The fictiveness of the real is a favourite theme with Americans, from Wallace Stevens to Harold Robbins. They are afraid they live in a world they have made up, and made up badly, so that a soap opera, for example, may be seen not as an escape but as a secret verdict, a last metaphor for a bungled invention. Vidal knows this very well, and speaks, in Pink Triangle and Yellow Star, of Scott and Zelda Fitzgerald wanting not to go into movies but ‘to live as if they were inside a movie. Cut to Antibes. Dissolve to the Ritz in Paris.’ But Vidal himself has a perfectly clear sense of the real as real. ‘A movie is a response to reality,’ he says, without hanging up any of those inverted commas that Nabokov thought were indispensable for that last word, and he sees the lure of the fictive as a form of American daftness, an estrangement from life. ‘Meanwhile, in the real world – take the elevator to the mezzanine, and turn left; you can’t miss it.’ He doesn’t mean the world is all that easy to find or know: he means it’s there if you really want it. The characters in Duluth preserve their identities in spite of being made of words and shifted from story to story. It is as if Emma Bovary were to show up in Anna Karenina’s Petersburg with all her memories of Yonville and Rouen intact. Behind the apparent claim that she was a disseminated textual creature would be a strong implicit argument that she was real enough to resist Tolstoy.
It is a pity that the characters of Duluth are only theoretically real in this sense. They are cartoon figures. Still, I suppose Vidal can’t simultaneously lampoon his culture and redeem it. The lampooning could be funnier, though. After a while it feels merely mechanical, and there is so much play with the exposure of assorted genitals that I did at times wonder who was parodying whom.
There is nothing in Duluth that is half as good as Vidal’s 1973 essay on E. Howard Hunt, novelist of many pseudonyms and architect of the Watergate break-in. ‘The Shakespeare of the CIA,’ Vidal says, ‘had found, as it were, his Globe Theatre.’ The fictive and the real do entwine here, since Hunt’s daydreams became Nixon’s nightmare, and somebody, Vidal thinks, forged Arthur Bremer’s diary before the shooting of George Wallace. Vidal’s analysis of the diary is masterly, and his tone is mocking, lucid, light.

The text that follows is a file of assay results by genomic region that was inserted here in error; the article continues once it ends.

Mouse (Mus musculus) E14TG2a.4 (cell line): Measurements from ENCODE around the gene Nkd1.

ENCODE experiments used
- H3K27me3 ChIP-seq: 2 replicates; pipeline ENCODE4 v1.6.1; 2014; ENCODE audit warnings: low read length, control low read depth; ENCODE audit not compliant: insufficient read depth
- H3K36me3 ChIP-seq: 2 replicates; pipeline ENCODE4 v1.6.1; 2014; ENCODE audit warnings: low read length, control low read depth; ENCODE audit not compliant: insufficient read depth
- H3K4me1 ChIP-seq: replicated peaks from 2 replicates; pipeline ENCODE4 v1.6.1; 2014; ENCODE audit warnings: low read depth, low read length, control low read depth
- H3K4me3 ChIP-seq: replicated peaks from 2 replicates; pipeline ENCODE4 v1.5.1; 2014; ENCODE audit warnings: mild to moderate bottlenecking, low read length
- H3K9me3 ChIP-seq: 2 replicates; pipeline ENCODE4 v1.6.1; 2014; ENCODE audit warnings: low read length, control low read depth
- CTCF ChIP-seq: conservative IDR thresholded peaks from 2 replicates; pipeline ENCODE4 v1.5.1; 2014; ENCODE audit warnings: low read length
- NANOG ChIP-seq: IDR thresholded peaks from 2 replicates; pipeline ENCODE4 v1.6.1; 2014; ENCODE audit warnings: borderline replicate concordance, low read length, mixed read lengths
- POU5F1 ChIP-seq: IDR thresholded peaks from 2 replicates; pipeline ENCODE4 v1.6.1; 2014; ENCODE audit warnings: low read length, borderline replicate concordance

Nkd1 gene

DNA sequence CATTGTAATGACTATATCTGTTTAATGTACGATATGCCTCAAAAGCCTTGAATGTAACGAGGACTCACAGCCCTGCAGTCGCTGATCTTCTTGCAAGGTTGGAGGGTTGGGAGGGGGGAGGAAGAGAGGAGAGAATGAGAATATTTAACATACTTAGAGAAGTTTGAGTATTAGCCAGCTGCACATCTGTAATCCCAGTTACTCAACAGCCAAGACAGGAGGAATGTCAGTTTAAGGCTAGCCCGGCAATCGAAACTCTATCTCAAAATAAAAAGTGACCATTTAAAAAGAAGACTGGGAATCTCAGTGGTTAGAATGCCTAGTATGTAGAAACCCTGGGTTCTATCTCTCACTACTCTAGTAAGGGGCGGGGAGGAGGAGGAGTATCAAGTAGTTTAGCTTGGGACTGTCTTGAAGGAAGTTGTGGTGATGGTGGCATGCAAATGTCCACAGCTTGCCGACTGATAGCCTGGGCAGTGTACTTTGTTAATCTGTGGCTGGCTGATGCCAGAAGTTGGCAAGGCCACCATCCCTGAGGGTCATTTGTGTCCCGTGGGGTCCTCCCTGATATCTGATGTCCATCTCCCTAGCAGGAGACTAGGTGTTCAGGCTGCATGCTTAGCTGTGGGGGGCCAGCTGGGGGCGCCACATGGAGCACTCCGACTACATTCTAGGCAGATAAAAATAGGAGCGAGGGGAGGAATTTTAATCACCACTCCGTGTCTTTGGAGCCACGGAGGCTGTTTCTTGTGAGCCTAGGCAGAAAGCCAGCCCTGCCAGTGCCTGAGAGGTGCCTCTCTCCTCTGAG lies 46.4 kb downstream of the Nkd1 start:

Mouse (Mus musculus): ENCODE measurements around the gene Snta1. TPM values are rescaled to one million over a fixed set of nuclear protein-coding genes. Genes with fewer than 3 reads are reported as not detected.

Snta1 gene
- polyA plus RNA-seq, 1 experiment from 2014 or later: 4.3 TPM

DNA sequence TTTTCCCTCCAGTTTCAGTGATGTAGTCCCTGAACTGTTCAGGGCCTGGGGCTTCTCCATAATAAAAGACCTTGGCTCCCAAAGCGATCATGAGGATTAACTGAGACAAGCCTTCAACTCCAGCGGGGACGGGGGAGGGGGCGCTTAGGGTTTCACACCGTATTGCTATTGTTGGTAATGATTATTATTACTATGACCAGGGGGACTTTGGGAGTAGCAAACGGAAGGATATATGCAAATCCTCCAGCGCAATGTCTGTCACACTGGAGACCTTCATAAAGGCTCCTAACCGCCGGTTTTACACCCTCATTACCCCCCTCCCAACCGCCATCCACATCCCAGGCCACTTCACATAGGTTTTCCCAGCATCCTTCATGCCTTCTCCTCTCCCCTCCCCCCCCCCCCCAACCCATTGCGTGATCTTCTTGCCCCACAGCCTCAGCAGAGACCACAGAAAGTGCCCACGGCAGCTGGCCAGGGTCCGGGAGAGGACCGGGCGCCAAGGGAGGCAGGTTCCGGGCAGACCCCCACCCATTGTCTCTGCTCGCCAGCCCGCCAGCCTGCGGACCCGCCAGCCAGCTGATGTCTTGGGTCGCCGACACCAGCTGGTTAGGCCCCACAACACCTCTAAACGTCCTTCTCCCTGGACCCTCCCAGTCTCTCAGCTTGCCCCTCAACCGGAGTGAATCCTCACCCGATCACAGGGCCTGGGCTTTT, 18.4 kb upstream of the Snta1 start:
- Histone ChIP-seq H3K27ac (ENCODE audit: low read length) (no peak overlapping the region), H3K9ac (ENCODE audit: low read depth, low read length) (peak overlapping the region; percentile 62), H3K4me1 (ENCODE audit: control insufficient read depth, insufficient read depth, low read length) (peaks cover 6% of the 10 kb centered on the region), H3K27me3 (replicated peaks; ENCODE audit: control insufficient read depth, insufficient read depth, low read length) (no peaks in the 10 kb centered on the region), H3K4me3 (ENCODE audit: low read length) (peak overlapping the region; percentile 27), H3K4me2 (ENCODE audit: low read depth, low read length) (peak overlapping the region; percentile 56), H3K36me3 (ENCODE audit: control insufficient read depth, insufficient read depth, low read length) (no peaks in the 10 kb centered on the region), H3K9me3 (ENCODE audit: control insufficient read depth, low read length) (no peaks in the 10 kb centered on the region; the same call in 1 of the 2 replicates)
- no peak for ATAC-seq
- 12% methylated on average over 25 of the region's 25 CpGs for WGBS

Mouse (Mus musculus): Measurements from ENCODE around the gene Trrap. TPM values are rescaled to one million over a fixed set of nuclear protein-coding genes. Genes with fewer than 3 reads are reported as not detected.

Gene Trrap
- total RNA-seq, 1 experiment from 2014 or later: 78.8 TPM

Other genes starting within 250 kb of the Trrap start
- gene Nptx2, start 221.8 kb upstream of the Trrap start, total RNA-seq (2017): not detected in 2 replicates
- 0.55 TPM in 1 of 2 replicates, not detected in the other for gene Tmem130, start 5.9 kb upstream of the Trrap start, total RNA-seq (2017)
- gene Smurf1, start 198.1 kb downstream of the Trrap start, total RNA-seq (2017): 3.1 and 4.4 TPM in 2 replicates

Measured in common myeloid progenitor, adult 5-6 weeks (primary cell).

There is nothing quite as good as the Hunt essay in Pink Triangle and Yellow Star either, although one or two pieces come close, and the rest are workmanlike. Vidal the essayist moves about more freely than Vidal the novelist, is more creative when he doesn’t have to be ‘creative’, and scatters insults and epigrams with fine abandon. ‘Television is a great leveller. You always end up sounding like the people who ask the questions.’ ‘Our universities are positively humming with the sound of fools rushing in.’ ‘What other culture could have produced someone like Hemingway and not seen the joke?’
What is odd is that Vidal, as a querulous piece published last year in the Spectator suggests, should expect his insults to be received as something other than insults. If he is out to provoke, why moan when he succeeds? ‘Mme Verdurin has won the day,’ he says lugubriously. Yet he himself is like Swann trying to get the crowd at the Verdurins to like him.
But then the Vidal of the essays is at least three people. There is the rational, rather lonely figure, outside most conspiracies and informative about them. This character has done his homework, and makes excellent sense. You trust him. Then there is the name-dropper and man about literature, who is always cropping up in other folks’ memoirs and his own memories. The names do clatter, but not always with the same result, as we discover when Vidal is ‘being shown around King’s College by E.M. Forster’.
As we approached the celebrated chapel (magnificent, superb, a bit much), I said: ‘Pretty.’ Forster thought I meant the chapel when, actually, I was referring to a youthful couple in the damp middle distance.